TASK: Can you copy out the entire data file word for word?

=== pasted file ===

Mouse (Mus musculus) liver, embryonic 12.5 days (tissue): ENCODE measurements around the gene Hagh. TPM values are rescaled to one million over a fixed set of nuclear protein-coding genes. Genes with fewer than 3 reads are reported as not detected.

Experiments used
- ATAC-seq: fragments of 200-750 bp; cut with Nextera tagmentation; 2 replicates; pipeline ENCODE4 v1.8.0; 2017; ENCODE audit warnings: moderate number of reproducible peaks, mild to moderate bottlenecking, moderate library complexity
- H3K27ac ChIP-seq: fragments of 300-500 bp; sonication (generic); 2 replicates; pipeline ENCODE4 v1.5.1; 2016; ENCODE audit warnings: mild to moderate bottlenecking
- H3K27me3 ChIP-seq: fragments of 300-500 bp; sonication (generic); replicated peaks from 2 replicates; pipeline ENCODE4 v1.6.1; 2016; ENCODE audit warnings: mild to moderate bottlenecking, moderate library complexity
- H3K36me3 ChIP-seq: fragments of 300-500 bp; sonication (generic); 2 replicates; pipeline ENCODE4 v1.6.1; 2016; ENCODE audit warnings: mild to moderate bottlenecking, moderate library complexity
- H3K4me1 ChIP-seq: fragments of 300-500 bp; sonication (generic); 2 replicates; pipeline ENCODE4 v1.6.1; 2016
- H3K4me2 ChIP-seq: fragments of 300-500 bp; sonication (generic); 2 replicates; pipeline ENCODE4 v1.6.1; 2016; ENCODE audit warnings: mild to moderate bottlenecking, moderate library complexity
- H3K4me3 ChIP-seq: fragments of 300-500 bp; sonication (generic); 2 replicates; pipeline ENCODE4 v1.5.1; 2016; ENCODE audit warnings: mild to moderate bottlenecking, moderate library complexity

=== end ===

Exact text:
Mouse (Mus musculus) liver, embryonic 12.5 days (tissue): ENCODE measurements around the gene Hagh. TPM values are rescaled to one million over a fixed set of nuclear protein-coding genes. Genes with fewer than 3 reads are reported as not detected.

Experiments used
- ATAC-seq: fragments of 200-750 bp; cut with Nextera tagmentation; 2 replicates; pipeline ENCODE4 v1.8.0; 2017; ENCODE audit warnings: moderate number of reproducible peaks, mild to moderate bottlenecking, moderate library complexity
- H3K27ac ChIP-seq: fragments of 300-500 bp; sonication (generic); 2 replicates; pipeline ENCODE4 v1.5.1; 2016; ENCODE audit warnings: mild to moderate bottlenecking
- H3K27me3 ChIP-seq: fragments of 300-500 bp; sonication (generic); replicated peaks from 2 replicates; pipeline ENCODE4 v1.6.1; 2016; ENCODE audit warnings: mild to moderate bottlenecking, moderate library complexity
- H3K36me3 ChIP-seq: fragments of 300-500 bp; sonication (generic); 2 replicates; pipeline ENCODE4 v1.6.1; 2016; ENCODE audit warnings: mild to moderate bottlenecking, moderate library complexity
- H3K4me1 ChIP-seq: fragments of 300-500 bp; sonication (generic); 2 replicates; pipeline ENCODE4 v1.6.1; 2016
- H3K4me2 ChIP-seq: fragments of 300-500 bp; sonication (generic); 2 replicates; pipeline ENCODE4 v1.6.1; 2016; ENCODE audit warnings: mild to moderate bottlenecking, moderate library complexity
- H3K4me3 ChIP-seq: fragments of 300-500 bp; sonication (generic); 2 replicates; pipeline ENCODE4 v1.5.1; 2016; ENCODE audit warnings: mild to moderate bottlenecking, moderate library complexity